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Scott Siemens
Young Professionals Explore the Reserve

The sun was setting by the time we reached the bison herd. There was a haze in the air created by smoke from the wildfires and dust from the rutting bison. Our vehicle was quiet as everyone took in the sights and sounds of the prairie.


A combination of smoke and rising dust created unique sunsets

Earlier in the evening, we had set out in search of the bison herd. It was the last day of the Young Professionals Leadership Network’s (YPLN) annual visit to the Reserve and we wanted to spend it with the bison. At the top of a hill, we had a vantage point to see the herd making its way through the valley. The bison were rutting, and the males were producing low, drawn-out grunts as they searched for female companions. Each new bellow had us turning our heads to see which massive male was capable of producing such a sound. With hundreds of bison slowly plodding through the drought-dried grass, the herd made its way past our vehicles.


Large male bison bellowing to get a female’s attention

 


A curious bison calf

After the sun set, our group returned to the Enrico Education & Science Center to reflect upon our trip. We had done and learned so much. We dug for dinosaur bones on the Timber Creek property and observed the Bear Gulch pictographs, the largest collection of Plains Native American rock art. We encountered diverse wildlife (elk, pronghorn, rattlesnakes, hawks, coyote, burrowing owls) while hiking around the property. Then there was the morning that we had breakfast out in the middle of a prairie dog town. Their high-pitched yips filled the air as we sipped our coffee and discussed the prairie dog’s importance as a keystone species. On one of the nights, we took part in a guided stargazing night hike. Being out in the prairie at night was a unique experience, and under the stars, we listened to coyote call to one another in the distance.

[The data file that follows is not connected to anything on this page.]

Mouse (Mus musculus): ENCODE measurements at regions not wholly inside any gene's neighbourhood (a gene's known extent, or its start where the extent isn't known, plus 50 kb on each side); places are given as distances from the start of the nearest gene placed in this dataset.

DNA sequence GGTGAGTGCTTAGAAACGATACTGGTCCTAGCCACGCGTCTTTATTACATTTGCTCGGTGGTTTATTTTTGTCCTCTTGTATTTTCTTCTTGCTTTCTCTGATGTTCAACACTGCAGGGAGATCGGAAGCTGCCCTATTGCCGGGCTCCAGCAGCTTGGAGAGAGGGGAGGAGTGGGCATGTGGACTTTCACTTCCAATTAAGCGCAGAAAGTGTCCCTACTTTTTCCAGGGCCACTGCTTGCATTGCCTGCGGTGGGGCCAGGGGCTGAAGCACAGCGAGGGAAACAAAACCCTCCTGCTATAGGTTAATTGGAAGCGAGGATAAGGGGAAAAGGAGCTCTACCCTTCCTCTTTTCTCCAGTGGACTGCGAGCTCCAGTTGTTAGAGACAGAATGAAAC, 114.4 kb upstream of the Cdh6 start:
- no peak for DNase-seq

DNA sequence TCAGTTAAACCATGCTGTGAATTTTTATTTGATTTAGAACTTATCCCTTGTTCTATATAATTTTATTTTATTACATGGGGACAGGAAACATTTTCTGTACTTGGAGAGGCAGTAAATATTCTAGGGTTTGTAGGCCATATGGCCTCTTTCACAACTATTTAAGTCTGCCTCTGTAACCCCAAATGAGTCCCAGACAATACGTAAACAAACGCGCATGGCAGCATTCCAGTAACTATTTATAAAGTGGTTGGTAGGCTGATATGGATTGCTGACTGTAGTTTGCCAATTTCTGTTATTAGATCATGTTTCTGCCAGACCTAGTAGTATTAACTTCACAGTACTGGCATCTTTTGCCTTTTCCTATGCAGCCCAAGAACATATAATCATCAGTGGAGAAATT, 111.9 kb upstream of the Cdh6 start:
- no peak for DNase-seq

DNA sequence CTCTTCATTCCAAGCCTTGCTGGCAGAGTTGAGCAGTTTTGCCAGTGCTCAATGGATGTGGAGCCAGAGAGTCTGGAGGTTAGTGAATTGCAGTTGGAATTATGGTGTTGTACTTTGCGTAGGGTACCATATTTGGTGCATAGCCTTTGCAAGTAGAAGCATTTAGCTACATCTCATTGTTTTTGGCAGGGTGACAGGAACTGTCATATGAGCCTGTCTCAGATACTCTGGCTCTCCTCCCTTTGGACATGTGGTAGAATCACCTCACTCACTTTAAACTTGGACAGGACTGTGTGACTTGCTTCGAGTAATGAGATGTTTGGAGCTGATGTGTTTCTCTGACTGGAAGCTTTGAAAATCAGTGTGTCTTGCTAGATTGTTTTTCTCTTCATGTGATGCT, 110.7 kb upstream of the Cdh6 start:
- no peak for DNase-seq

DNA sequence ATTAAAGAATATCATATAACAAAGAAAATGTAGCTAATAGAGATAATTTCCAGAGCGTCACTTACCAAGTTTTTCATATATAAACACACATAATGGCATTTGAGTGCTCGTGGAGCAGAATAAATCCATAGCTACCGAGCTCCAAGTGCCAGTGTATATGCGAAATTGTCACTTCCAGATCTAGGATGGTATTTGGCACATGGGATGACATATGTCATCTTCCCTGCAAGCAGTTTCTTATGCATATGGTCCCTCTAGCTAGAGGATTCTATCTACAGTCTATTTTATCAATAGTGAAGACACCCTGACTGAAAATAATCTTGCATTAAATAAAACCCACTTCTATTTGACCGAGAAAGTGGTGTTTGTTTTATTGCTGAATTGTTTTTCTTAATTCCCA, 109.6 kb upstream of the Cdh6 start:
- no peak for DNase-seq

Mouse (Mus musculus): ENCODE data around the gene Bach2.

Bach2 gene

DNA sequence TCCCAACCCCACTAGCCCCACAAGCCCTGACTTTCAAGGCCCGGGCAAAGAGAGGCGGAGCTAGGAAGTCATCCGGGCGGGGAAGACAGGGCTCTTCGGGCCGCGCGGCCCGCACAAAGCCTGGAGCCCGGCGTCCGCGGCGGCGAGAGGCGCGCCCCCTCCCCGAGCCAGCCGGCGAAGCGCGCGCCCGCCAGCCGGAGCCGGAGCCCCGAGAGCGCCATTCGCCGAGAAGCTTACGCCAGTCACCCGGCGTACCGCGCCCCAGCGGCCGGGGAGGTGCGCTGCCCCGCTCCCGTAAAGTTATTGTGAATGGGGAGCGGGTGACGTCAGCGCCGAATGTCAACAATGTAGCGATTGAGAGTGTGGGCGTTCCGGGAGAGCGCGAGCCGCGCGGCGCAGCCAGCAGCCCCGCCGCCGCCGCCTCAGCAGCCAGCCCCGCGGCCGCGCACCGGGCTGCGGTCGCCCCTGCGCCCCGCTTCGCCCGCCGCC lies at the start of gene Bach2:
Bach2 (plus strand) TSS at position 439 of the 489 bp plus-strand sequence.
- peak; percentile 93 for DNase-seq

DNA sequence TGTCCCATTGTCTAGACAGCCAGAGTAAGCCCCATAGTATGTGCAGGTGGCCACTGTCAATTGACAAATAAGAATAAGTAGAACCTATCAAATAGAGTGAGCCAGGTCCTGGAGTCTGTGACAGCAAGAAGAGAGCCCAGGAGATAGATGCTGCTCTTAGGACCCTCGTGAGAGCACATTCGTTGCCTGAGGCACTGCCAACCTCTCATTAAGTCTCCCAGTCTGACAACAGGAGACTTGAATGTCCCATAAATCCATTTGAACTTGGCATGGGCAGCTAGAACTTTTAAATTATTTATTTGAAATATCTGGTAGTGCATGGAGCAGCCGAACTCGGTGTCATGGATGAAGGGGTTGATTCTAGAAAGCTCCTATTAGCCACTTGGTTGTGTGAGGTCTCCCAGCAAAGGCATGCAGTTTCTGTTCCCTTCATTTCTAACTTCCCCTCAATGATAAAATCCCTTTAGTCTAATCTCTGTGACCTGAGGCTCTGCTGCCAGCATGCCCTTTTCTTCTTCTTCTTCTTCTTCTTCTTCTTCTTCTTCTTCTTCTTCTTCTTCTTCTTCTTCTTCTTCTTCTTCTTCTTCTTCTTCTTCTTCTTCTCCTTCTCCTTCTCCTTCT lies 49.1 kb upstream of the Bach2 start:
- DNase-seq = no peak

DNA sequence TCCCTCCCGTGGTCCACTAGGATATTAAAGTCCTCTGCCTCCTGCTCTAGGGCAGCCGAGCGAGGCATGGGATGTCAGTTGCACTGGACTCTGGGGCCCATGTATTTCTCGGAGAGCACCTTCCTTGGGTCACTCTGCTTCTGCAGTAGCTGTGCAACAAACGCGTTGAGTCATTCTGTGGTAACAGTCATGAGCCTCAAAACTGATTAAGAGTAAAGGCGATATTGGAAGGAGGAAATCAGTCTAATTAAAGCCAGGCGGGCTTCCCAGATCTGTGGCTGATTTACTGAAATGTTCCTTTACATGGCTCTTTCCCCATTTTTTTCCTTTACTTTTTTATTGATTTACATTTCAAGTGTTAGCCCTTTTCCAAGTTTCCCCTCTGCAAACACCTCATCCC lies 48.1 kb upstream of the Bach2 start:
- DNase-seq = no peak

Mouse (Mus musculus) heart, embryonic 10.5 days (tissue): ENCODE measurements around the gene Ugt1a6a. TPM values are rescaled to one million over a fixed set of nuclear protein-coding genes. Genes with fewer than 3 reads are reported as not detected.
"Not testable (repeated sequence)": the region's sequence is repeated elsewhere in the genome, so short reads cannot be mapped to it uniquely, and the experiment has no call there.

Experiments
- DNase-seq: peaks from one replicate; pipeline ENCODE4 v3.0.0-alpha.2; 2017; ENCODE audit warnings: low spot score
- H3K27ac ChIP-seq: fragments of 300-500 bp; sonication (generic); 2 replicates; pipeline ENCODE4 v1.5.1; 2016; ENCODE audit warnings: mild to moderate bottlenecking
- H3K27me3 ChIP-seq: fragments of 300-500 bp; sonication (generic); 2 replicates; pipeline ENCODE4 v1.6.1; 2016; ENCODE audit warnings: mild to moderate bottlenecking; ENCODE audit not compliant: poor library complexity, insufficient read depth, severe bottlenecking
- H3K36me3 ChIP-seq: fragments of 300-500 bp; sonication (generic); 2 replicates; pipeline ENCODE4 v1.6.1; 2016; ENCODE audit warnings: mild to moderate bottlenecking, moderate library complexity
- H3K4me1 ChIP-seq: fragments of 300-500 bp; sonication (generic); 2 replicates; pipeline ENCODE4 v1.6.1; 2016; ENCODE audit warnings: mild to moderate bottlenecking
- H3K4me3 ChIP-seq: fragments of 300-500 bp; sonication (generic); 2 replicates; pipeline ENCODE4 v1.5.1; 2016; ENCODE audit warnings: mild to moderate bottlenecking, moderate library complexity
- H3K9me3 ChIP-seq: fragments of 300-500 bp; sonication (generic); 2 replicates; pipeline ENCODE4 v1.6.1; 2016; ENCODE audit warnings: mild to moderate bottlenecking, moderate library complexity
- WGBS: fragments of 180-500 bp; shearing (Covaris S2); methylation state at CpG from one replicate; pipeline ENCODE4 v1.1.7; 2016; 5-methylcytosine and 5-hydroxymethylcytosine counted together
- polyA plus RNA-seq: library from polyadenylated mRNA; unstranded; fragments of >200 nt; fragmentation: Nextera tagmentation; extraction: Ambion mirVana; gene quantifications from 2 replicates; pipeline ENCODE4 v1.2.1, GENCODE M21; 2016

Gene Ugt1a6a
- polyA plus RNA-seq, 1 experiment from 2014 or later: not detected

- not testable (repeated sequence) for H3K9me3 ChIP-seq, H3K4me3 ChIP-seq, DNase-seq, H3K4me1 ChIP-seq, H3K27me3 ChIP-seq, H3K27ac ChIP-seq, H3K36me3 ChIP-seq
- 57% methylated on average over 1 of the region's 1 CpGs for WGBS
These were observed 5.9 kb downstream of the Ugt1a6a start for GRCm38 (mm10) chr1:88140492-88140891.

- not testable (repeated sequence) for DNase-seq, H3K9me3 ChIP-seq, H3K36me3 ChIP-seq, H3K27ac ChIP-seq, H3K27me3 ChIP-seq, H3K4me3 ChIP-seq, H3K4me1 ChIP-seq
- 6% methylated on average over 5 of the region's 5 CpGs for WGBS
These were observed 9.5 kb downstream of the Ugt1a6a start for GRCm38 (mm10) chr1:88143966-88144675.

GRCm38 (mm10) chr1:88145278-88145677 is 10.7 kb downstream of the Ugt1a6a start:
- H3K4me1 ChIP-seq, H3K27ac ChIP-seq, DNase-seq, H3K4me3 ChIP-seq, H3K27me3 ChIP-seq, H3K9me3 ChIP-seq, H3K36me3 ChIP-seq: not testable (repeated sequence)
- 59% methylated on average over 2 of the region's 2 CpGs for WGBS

Identifying dinosaur bones with Reserve Supervisor, Damien Austin

Our experiences on the Reserve strengthen the connection that we as young professionals have to the prairie and to the mission of the American Prairie Reserve. The goal of the YPLN is to foster the next generation of leaders and ambassadors at the American Prairie Reserve. For some young professionals, this was their first visit to the Reserve. They saw firsthand the incredible progress that the American Prairie Reserve has made toward its mission of creating the largest nature reserve in the continental United States. We’d like to continue to expand this annual trip to get more young professionals out to the Reserve. Through firsthand experiences, we want them to learn and connect to the landscape’s past and present, and then play a role in shaping its future.  We are already looking forward to next year - come join us!

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Blog post and photos by Scott Siemens. Scott is Member Engagement Chair for the Young Professionals Leadership Network. Read Scott’s bio here, and find more of his wildlife photography on Instagram @PanopticWildlife

To learn more about becoming a member of the Young Professionals Leadership Network, contact mail@americanprairie.org

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Hiking through the prairie landscape